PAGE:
Generational Dynamics: Forecasting America's Destiny Generational
 Forecasting America's Destiny ... and the World's


Generational Dynamics Web Log for 28-Jan-05
The chaotic Iraq election is only two days away

Web Log - January, 2005

The chaotic Iraq election is only two days away

The election is on Sunday, January 30, and no one has a clue what's going to happen.

Journalists, pundits, and high-priced analysts are strangely silent in their predictions about what's going to happen on Sunday, and thereafter.

The reason that's very strange is that they've had no trouble predicting things up till now. On January 9, as I wrote at the time, pundits were making all kinds of predictions. One pundit said the Sunnis won't come out to vote because they're a minority. Another said the Shi'ites won't come out to vote because they're anti-American. Another says that everyone will be too terrorized to vote. Etc., etc., etc. These predictions by pundits were completely hot air, based on nothing but wishful thinking and demented logic.

We used the word "chaotic" in the title of this article for a reason. We mean "chaotic" in the sense of Chaos Theory.

Most readers have probably heard of the "Butterfly Effect" in weather forecasting: if a butterfly in China flaps its wings, then it can start a chain reaction that leads to a hurricane in America a week or two later.

What this means is that we'll never be able to forecast the weather any better than we can today. No matter how good the science is, no matter how fast the computers are, it's mathematically impossible to predict the weather accurately for more than a few days in advance.

Exactly the same principle is true in political forecasting. Your political forecasts will never be accurate for more than a few days, no matter how good your reporting is.

That doesn't stop the journalists, pundits and high-priced analysts from making predictions anyway. After all, it's easy to get a million predictions right. Just make two million predictions. That's what the pundits do.

The Generational Dynamics methodology very carefully avoids making predictions about chaotic events. On this web site, I'm very careful never to make such predictions. Yes, it's true that I sometimes can't resist the urge to state an opinion on an upcoming chaotic event, but I always (try to remember to) use words to indicate that it isn't a prediction; so I might say that it's "likely" or "possible," or "probable."

In one article, on the six most dangerous regions of the world, I even went to the trouble of computing a specific probability (that, under certain assumptions, the probability of the "clash of civilizations" world war beginning in 2005 was about 21%, and would be slightly higher in 2006 and every year thereafter until it happened).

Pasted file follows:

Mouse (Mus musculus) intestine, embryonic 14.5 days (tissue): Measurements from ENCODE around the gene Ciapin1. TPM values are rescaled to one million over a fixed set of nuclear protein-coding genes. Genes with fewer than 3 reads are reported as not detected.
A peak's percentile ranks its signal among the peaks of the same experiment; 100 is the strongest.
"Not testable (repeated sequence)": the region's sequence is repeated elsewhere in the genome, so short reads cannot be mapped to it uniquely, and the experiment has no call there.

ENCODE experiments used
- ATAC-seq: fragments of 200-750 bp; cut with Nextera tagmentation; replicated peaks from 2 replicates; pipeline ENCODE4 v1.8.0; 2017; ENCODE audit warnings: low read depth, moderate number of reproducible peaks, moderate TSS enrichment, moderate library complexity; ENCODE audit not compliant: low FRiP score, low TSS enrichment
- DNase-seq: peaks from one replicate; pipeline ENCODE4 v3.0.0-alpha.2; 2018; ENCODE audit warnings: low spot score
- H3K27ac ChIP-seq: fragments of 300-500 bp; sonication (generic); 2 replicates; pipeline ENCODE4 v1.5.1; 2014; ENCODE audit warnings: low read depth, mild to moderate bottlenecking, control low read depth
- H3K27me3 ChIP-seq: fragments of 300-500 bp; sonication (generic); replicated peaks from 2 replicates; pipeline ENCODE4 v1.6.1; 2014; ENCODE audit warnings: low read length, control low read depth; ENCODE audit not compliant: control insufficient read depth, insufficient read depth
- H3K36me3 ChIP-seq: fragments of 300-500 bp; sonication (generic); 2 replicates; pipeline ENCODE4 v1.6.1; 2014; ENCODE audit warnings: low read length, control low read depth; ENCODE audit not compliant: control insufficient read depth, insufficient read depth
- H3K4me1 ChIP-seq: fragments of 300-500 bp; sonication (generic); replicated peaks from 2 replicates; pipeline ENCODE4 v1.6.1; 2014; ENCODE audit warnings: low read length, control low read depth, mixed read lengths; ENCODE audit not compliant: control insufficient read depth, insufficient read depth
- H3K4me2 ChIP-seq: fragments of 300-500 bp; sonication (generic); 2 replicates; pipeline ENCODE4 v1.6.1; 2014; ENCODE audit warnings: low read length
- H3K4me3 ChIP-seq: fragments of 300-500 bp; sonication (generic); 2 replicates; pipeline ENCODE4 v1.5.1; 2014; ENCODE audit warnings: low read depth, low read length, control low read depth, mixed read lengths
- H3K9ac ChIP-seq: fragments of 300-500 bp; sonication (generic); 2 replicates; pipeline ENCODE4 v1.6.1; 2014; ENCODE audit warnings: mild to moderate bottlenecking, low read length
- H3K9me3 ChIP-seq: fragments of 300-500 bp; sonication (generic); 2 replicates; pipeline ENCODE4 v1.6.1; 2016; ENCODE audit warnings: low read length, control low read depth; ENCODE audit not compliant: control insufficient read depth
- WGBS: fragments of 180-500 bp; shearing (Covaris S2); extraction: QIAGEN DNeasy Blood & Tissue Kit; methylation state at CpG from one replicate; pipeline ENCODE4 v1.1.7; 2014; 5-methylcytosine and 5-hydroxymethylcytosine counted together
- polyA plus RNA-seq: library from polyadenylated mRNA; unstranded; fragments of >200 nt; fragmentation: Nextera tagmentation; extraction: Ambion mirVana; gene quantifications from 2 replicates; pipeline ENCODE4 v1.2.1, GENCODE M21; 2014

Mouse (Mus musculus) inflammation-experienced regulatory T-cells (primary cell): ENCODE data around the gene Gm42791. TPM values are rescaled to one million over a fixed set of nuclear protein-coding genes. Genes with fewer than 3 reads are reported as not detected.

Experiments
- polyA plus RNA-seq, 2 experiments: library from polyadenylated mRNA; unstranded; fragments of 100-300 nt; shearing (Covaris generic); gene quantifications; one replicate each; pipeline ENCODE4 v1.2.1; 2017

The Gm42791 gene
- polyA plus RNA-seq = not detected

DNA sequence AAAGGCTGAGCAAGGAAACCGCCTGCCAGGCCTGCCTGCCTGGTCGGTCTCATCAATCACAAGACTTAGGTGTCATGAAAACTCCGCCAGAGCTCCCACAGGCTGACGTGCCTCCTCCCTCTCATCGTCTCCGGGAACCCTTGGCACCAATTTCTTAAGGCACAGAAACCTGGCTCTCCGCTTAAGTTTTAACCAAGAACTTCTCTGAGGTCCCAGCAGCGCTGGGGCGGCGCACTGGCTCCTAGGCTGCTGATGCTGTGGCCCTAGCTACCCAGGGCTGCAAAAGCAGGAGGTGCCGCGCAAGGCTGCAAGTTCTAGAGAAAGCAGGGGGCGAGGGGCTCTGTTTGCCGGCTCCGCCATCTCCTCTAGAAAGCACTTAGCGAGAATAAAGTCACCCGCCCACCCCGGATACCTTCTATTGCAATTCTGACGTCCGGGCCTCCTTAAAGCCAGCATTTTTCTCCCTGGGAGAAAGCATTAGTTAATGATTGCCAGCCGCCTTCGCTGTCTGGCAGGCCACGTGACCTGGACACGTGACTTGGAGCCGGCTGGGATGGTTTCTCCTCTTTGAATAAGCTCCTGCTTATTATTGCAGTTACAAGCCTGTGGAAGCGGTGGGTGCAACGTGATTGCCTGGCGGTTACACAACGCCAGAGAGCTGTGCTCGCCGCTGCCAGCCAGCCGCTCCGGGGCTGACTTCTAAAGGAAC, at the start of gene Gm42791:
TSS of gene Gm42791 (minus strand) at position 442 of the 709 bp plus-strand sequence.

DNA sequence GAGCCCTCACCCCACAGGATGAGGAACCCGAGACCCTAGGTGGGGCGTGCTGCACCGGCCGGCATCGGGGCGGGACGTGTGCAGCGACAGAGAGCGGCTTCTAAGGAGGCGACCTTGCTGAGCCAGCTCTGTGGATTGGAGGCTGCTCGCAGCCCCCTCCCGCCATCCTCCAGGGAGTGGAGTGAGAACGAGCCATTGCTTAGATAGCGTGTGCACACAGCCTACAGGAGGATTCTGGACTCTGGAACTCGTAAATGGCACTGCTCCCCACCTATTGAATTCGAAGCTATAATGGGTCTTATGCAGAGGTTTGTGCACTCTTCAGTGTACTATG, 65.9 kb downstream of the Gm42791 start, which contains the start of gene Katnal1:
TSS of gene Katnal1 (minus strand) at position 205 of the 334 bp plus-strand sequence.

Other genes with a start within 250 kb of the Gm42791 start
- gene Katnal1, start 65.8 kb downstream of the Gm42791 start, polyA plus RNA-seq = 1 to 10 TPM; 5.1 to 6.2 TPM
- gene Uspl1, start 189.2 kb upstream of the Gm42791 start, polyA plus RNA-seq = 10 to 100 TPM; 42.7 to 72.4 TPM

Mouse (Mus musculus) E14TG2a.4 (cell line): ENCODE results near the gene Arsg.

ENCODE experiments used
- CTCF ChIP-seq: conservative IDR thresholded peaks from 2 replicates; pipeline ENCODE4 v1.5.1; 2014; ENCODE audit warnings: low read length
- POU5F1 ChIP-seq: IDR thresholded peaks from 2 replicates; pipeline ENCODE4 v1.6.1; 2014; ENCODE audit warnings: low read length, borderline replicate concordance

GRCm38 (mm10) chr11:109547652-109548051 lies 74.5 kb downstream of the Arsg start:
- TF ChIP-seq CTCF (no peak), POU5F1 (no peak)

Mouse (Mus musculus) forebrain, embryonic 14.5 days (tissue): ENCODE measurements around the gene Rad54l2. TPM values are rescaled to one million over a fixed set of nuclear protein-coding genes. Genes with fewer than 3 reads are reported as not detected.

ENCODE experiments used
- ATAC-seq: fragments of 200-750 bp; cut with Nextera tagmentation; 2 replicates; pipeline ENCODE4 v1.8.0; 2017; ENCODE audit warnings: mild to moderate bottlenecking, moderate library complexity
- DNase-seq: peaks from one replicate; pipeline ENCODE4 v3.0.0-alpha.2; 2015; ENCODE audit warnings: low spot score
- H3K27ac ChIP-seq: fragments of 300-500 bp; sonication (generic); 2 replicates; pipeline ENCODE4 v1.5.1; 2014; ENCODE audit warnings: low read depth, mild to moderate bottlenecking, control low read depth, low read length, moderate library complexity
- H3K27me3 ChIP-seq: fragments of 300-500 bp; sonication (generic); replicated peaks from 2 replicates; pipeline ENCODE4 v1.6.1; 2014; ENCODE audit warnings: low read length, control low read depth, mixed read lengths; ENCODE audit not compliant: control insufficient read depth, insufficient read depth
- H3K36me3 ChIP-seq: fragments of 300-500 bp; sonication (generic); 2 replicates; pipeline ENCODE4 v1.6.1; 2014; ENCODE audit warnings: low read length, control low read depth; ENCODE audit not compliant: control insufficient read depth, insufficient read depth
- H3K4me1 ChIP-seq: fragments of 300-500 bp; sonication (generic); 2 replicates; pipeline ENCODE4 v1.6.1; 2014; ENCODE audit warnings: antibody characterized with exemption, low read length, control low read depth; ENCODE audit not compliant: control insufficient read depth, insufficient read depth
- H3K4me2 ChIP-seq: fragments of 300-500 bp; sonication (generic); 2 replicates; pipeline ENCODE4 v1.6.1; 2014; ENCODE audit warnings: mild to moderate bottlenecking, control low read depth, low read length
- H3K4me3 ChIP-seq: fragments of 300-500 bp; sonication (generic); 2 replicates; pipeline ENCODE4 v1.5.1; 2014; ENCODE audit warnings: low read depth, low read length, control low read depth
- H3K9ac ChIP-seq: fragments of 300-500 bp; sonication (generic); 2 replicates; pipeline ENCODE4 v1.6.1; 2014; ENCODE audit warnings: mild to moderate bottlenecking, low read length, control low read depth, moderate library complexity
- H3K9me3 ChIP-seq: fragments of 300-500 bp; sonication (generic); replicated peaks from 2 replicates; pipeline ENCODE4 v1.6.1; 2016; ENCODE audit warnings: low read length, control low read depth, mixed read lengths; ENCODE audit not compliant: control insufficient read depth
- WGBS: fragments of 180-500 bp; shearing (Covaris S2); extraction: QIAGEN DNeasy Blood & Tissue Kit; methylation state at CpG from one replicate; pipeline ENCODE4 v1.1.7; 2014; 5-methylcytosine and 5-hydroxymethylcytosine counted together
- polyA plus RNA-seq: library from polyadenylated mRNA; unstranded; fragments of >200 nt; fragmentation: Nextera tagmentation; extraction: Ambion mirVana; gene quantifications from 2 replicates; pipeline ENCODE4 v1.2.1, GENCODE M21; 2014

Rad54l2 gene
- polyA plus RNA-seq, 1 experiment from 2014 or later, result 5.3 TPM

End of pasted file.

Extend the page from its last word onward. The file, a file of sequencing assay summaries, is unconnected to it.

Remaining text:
A little while ago, I was having an e-mail discussion with someone who runs a news web site that specifically claims to be making predictions. I finally got to the point where I pointed out to him that "what you're trying to do is impossible -- not just difficult, but mathematically impossible." He didn't bother to write back after that, so I have to assume that he just didn't want to hear that.

I gave him a couple of examples. In September, they had predicted that an American invasion of Iran to stop nuclear weapons development was "not an option." That prediction is, of course, completely ill-founded. Any of a number of "butterfly" events could turn that around. Israel might receive some specific intelligence, leading to a pinpoint bombing or an invasion with a small force. Or there might be an Iranian defector, or something suspicious in a spy satellite photo, or a drunken admission by a mullah, or a sex scandal involving an Iranian nuclear scientist.

That's what we mean by predicting chaotic political events. It's not just difficult - it's actually mathematically impossible. That's one of the things that Chaos Theory proves.

Now, contrast that prediction with a prediction that I've made repeatedly for over two years: That there wouldn't be a civil war in Iraq. What's the difference between their prediction of no invasion of Iran, and my prediction of no civil war in Iraq?

The difference is that an invasion of Iran would be a decision made by politicians, and decisions made by politicians are chaotic events.

But a civil war in Iraq is a "decision" that would come from the people, not from politicians. This distinction between decisions coming from politicians versus the people is a fundamental distinction used throughout Generational Dynamics.

When you're talking about large masses of people, behaviors and attitudes change over the generations in predictable ways that have been identified by Generational Dynamics. This means that only certain things can be predicted, but those predictions can be made with near certainty.